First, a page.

NEW YORK James Levine will resume a full schedule of six productions at the Metropolitan Opera next season, conducting on opening night for the first time since 2010 following his recovery from a back injury that caused a two-year layoff.
The 70-year-old, who has been the chief musical force at the Met since 1973, was sidelined for more than two years after a fall that left him partially paralyzed. He came back last May to conduct the Met orchestra in concert at Carnegie Hall and returned to the opera house podium in September to start an abbreviated schedule of 24 performances of three operas this season.
He will lead 38 performances in the 2014-15 season, starting with a new staging of Mozarts Le Nozze di Figaro (The Marriage of Figaro) on Sept. 22 in his 32nd opening-night performance.
In the north country, many of The Mets operas are aired simulataneously in Met Live in HD screenings at Potsdams Roxy Theater, 20 Main St. They are sponsored by SUNY Potsdams Crane School of Music and J.S. Cinemas.
SUNY Potsdam graduate Renee Fleming, meanwhile, will star in The Merry Widow during the Mets 2014-15 season.
Levines assignments include revivals of Offenbachs Les Contes dHoffmann (The Tales of Hoffmann), Stravinskys The Rakes Progress, Verdis Ernani and Un Ballo in Maschera (A Masked Ball), and Wagners Die Meistersinger von Nuernberg (The Mastersingers of Nuremberg).
Its much closer to what I used to do, Levine said last week during a telephone interview. I think what amazes me still is I dont have pain, and that the bounce back increases. I feel very well.
The season includes six new productions, including the Met debut of John Adams The Death of Klinghoffer, a work criticized by some as anti-Semitic since its world premiere in 1991.
Following several operations on his spine, Levine has been conducting from a motorized wheelchair. I walk slowly and with a walker, and so I need certain kinds of circumstances, he said.
Levine is to conduct a new staging of Bergs Lulu in 2015-16. The Met, which schedules as far as five years in advance, had made contingency plans for some productions during Levines absence.
Were changing things around going forward so that Jim ... will be as present as much as he possibly can in every season going forward, Met General Manager Peter Gelb said.
Levines current schedule extends into 2018-19. His 25th-anniversary tribute in 1996 was an eight-hour show, and it wont be long before the Met starts thinking about plans for 2021.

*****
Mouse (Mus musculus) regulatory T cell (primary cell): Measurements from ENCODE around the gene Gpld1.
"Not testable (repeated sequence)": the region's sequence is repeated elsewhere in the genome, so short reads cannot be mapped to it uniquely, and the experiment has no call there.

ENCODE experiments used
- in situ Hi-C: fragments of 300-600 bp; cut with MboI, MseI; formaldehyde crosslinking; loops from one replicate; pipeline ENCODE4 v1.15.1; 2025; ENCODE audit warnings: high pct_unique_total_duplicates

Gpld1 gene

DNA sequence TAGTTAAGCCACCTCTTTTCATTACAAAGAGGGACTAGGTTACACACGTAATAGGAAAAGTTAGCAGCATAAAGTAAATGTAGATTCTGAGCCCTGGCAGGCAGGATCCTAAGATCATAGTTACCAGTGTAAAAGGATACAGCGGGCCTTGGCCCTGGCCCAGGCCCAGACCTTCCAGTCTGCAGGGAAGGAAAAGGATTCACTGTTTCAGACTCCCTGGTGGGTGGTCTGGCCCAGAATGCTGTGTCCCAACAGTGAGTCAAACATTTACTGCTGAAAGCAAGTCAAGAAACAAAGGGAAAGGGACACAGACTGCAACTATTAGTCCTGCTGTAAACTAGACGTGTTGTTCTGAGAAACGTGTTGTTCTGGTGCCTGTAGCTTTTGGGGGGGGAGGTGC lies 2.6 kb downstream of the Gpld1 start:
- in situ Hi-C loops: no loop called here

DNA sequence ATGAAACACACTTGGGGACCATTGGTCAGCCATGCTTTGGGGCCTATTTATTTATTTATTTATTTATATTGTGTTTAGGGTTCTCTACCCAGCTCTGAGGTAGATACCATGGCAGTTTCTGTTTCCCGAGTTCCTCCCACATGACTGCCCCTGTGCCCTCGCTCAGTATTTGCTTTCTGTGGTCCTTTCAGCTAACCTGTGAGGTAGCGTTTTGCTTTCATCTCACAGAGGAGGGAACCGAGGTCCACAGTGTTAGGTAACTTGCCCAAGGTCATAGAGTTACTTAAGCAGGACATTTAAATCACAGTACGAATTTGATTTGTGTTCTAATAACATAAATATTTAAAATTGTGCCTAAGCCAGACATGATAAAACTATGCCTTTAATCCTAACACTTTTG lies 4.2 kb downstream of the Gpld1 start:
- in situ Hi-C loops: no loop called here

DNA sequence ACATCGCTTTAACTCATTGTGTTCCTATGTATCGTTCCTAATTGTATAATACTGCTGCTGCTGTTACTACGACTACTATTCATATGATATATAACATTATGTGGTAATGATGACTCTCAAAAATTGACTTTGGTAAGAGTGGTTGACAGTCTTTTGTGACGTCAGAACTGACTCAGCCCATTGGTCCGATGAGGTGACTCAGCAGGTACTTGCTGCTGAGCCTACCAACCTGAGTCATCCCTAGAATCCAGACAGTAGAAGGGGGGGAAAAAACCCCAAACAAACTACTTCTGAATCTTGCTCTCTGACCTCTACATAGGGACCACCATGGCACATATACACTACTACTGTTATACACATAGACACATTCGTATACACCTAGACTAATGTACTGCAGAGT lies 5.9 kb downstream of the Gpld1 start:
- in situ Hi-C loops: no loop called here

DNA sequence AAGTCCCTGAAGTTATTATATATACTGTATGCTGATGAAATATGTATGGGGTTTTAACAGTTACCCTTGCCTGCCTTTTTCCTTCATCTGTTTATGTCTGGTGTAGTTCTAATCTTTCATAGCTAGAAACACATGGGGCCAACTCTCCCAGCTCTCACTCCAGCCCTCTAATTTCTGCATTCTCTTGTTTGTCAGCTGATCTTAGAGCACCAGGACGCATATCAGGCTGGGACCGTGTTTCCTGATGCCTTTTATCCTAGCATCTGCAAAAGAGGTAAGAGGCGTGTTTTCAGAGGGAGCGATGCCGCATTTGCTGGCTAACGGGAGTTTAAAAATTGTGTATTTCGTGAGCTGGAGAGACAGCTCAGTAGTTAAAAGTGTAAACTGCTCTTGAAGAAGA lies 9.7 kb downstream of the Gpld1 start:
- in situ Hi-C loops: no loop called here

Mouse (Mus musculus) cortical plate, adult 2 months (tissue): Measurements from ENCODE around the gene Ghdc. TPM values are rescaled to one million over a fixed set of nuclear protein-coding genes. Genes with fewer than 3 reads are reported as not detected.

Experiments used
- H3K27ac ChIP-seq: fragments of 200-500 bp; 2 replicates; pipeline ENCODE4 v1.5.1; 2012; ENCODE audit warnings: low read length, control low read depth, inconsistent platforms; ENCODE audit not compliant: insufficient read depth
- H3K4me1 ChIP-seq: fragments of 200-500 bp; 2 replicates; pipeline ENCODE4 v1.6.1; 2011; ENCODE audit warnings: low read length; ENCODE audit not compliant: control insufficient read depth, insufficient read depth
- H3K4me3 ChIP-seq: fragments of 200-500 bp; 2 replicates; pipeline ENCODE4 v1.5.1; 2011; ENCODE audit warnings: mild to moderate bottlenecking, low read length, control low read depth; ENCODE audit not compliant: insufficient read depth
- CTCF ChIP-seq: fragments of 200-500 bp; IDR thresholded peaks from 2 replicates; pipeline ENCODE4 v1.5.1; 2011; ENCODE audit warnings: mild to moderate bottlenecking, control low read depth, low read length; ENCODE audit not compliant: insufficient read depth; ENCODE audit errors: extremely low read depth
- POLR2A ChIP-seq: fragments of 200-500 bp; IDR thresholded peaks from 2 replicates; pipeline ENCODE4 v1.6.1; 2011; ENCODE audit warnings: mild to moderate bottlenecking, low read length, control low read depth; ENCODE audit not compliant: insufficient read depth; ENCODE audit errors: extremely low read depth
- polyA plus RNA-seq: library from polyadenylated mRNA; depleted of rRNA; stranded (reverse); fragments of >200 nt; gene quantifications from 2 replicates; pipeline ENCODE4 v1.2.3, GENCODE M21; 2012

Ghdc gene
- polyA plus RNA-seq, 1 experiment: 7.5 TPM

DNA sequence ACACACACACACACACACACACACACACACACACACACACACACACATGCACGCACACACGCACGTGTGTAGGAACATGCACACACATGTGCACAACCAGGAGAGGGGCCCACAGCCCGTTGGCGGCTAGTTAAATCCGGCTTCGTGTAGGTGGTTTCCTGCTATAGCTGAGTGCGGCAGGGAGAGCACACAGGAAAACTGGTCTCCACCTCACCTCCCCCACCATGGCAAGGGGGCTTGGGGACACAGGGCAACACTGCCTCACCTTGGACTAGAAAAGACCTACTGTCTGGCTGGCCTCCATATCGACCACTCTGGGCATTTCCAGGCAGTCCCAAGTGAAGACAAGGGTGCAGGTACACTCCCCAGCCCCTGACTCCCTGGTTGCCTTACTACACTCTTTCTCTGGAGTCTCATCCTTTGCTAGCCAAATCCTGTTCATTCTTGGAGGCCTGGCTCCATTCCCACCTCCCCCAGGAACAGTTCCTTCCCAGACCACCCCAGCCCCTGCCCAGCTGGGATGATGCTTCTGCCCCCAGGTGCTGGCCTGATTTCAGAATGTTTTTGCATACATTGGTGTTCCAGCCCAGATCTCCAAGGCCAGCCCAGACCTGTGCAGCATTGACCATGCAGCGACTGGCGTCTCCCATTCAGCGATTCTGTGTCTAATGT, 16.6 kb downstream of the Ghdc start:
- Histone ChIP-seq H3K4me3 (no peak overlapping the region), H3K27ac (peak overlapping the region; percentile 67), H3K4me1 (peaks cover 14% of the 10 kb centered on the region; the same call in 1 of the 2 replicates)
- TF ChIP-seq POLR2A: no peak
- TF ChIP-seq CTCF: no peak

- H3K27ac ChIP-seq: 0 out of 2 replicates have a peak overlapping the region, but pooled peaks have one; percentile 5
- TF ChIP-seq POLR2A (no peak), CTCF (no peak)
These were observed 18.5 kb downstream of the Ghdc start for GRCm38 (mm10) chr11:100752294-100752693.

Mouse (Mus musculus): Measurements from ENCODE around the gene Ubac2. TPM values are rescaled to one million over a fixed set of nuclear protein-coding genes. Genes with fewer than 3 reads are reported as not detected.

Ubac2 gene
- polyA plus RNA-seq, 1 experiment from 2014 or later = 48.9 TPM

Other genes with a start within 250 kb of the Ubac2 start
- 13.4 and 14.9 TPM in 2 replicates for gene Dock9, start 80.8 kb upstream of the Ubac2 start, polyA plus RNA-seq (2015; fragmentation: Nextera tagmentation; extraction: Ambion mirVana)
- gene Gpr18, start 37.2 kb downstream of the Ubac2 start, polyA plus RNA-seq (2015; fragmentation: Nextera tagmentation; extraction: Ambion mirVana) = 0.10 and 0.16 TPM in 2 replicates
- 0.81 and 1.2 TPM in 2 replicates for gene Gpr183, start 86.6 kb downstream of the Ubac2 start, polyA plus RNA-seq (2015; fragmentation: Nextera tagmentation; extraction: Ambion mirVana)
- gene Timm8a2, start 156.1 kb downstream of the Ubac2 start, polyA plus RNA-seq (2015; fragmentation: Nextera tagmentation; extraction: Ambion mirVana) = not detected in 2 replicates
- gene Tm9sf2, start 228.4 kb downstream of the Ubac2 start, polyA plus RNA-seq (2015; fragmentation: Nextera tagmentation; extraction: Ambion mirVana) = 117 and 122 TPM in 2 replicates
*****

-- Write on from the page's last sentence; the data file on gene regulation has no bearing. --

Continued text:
Nothing would make me happier than to be having a 50th-anniversary gala with Jimmy, Gelb said.
The opening-night Figaro is set in the 1920s, directed by Richard Eyre rather than Michael Grandage. Gelb said Grandage withdrew because of a scheduling conflict.
Susan Stroman makes her Met debut directing an English-language version of Lehars operetta The Merry Widow, opening New Years Eve with 1980 Crane School of Music graduate Renee Fleming and Nathan Gunn.
A David McVicar staging of Mascagnis Cavalleria Rusticana and Leoncavallo Pagliacci opens April 14 next year with Marcelo Alvarez in both tenor roles, replacing a Franco Zeffirelli staging that debuted in 1970 with Leonard Bernstein on the podium. The Cav is set in 1900 and the Pag in 1950 with a traveling vaudeville troupe.
While Zeffirellis productions of Puccinis Tosca and Verdis La Traviata and Falstaff also have been retired, Gelb said there are no plans to jettison Zeffirellis La Boheme or Turandot, two of the Mets more lavish stagings that are loved by many and loathed by others.
Even though its hard to imagine any production ever lasting forever, we have no intention of my making any changes in either of those in the foreseeable future, Gelb said.
Klinghoffer opens Oct. 20 in a staging that first appeared at the English National Opera in February 2012. Rossinis La Donna Del Lago has its Met premiere on Feb. 16 next year, starring Joyce DiDonato and Juan Diego Florez in a production first seen at the Santa Fe Opera last July.
Tchaikovskys Iolanta will be a third Met premiere on Jan. 26, starring Anna Netrebko and paired in a double bill with Bartoks Bluebeards Castle, a staging that appeared in December at the Teatr Wielki-Polish National Opera.
The Meistersinger marks the return of Wagner to the Met after the first season at the company without the composer since anti-German sentiment following World War I.
After cutting prices by an average of about 10 percent this season, the Met plans an increase of approximately 2 percent for 2014-15. A Met financial filing said 79 percent of seats were sold in 2012-13 for 69 percent of potential box-office revenue.
Its necessary to try to increase revenue, Gelb said. Were doing it as gently as possible because we dont want to upset the audience, obviously. We have experienced some increase in attendance this season over last season, so we know that we need to keep the prices in a zone that people will respond to.